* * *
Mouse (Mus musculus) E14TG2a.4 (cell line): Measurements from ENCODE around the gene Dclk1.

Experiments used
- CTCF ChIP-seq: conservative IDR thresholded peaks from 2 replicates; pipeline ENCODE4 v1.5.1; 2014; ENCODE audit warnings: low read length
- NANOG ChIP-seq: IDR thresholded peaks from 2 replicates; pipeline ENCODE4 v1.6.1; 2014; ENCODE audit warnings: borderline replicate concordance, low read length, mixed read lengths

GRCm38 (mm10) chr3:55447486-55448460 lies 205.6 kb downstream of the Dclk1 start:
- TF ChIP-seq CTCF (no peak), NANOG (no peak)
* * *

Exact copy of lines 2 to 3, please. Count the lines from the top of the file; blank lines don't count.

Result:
Experiments used
- CTCF ChIP-seq: conservative IDR thresholded peaks from 2 replicates; pipeline ENCODE4 v1.5.1; 2014; ENCODE audit warnings: low read length